Cover your pipes with insulation, which provides the first line of defense against freezing.
It’s November, and we are still enjoying mild weather and light-jacket days. But cold temperatures will arrive faster than you expect. Take precautions now to ensure your pipes and water supply remain in good order throughout the winter.
If you have leaking pipes or faucets, hire a plumber now to fix the problem. Leaks in moderate weather become much bigger problems once temperatures drop below freezing.
Prepare your pipes with insulation, which provides the first line of defense against freezing. Insulation tubes from a hardware store should provide effective protection. Pay particular attention to pipes in unheated areas, those that have frozen in previous winters and pipes that have been repaired in the past year.
If your outdoor water faucets have a separate shut-off valve, close the valve, open the spigots to drain the lines and leave them open until spring. If your faucets have a back-flow prevention device, be sure to disconnect it so that the water drains from the line.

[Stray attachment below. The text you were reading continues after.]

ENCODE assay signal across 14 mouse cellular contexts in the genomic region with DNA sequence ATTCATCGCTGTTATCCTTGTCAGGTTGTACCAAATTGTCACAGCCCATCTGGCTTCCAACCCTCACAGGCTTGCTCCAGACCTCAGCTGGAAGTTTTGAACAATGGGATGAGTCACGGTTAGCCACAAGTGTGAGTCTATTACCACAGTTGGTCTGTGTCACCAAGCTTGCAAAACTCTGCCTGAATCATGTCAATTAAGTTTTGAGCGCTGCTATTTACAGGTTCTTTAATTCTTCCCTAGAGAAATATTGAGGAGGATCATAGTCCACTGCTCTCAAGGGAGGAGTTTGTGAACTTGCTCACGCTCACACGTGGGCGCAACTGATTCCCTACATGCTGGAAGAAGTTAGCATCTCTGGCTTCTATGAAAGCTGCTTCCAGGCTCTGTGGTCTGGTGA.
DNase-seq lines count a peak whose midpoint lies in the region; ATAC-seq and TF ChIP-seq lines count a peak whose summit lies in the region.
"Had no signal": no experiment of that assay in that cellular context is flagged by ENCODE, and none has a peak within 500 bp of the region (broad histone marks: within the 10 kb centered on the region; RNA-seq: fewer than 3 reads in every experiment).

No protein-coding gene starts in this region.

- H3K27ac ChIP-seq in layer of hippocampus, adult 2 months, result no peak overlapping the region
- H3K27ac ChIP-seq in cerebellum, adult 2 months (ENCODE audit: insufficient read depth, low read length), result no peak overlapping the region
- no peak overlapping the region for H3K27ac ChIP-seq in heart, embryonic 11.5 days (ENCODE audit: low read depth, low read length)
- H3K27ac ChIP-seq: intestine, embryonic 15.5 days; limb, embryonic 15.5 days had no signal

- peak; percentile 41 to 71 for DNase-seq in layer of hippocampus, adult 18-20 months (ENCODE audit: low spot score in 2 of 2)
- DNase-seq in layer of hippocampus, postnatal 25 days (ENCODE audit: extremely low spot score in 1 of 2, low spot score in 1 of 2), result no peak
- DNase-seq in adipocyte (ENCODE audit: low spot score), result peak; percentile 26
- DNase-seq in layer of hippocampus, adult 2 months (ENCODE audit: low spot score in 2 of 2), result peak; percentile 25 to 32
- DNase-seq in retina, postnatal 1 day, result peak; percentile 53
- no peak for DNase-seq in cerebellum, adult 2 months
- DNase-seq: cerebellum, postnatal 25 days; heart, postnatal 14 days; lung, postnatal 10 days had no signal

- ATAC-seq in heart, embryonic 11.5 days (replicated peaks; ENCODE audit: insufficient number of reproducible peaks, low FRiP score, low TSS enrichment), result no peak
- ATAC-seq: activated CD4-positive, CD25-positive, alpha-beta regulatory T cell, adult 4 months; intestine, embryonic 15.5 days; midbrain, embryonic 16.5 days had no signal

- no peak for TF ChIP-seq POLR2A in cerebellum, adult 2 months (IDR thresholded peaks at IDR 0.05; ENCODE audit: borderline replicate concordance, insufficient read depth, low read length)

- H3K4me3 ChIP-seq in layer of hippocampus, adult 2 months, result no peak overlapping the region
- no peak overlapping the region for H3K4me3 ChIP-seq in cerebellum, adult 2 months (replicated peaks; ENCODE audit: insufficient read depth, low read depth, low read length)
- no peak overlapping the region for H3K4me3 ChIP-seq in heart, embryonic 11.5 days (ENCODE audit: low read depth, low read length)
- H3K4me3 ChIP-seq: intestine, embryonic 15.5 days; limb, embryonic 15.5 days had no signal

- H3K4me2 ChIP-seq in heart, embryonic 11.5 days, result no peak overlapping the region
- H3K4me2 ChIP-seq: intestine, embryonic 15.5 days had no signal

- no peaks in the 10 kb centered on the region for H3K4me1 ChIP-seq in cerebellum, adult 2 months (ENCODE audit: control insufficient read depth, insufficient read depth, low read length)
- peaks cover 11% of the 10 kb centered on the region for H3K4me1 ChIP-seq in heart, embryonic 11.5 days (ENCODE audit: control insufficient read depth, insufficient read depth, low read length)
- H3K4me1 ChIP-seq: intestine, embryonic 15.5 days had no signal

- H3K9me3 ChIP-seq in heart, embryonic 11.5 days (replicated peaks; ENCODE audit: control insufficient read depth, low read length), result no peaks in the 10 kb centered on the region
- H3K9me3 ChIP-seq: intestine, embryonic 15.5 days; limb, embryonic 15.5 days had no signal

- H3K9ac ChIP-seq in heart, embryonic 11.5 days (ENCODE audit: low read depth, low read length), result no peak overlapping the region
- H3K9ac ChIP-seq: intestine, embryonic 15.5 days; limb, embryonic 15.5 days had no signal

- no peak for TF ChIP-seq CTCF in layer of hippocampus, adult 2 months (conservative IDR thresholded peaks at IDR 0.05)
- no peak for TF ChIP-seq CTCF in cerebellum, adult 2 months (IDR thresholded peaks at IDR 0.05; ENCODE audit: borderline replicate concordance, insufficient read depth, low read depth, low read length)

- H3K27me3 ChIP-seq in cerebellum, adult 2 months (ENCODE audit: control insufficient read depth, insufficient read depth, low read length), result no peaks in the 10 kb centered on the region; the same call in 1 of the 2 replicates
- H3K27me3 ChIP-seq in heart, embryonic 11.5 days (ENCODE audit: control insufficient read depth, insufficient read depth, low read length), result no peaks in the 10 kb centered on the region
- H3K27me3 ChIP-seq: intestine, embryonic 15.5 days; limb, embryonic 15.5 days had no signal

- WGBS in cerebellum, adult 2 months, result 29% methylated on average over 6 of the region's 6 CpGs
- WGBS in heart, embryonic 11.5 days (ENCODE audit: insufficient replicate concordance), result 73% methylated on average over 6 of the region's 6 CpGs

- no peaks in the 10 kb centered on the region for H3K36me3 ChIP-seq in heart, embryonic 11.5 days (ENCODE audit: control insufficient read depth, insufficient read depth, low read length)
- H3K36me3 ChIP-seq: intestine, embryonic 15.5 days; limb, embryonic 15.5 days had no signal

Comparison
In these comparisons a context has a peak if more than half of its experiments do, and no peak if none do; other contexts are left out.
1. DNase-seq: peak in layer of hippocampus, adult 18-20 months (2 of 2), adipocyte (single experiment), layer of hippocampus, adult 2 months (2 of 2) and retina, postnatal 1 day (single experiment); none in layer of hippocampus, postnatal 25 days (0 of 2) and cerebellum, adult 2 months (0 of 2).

Fill any exterior cracks or holes with spray foam insulation and caulking. Do the same with openings around outdoor faucets or hose bibs. This blocks cold air from coming in along the pipes, and saves energy at the same time.
If you spend your winters in a different home, make sure you prepare the home you leave behind for bad weather. Vacation homes can suffer major damage if a frozen pipe springs a leak; you might not notice the water damage for months.
A burst main water line can wreak havoc when left unattended for months at a time. To prevent this from happening, turn off the water meter yourself using the meter key, or hire a plumber to do so properly. Open all of your faucets and valves to drain the pipes. Then, turn off the water using the shut-off valve inside your house and leave the faucets open.
Water can hide out in plumbing fixtures, so be sure to address those. Disconnect and drain your washing machine hoses and dishwasher drain lines. Drain all spray attachments and shower heads. Turn off the water heater and drain the tank entirely. Finally, flush your toilets and remove excess water from tanks and bowls.
Despite your best efforts, you may end up with frozen pipes anyway, so have a plan in mind for that event. First, close the main shutoff valve to prevent any leaks. Then find the source of the freeze. If one or two faucets don’t work, the freeze is between the split from the main line. If none works, it’s near the main water line.
To thaw a pipe, wrap it in a towel doused with hot water, or warm it with a hair dryer on the lowest setting. Never use a flame.
Keep your plumber’s emergency contact info handy in case you run into a problem you can’t handle alone.
Winter is also a good time to review your emergency kit, which should contain (among other things) one gallon of water per person per day in the event of emergency or loss of water supply.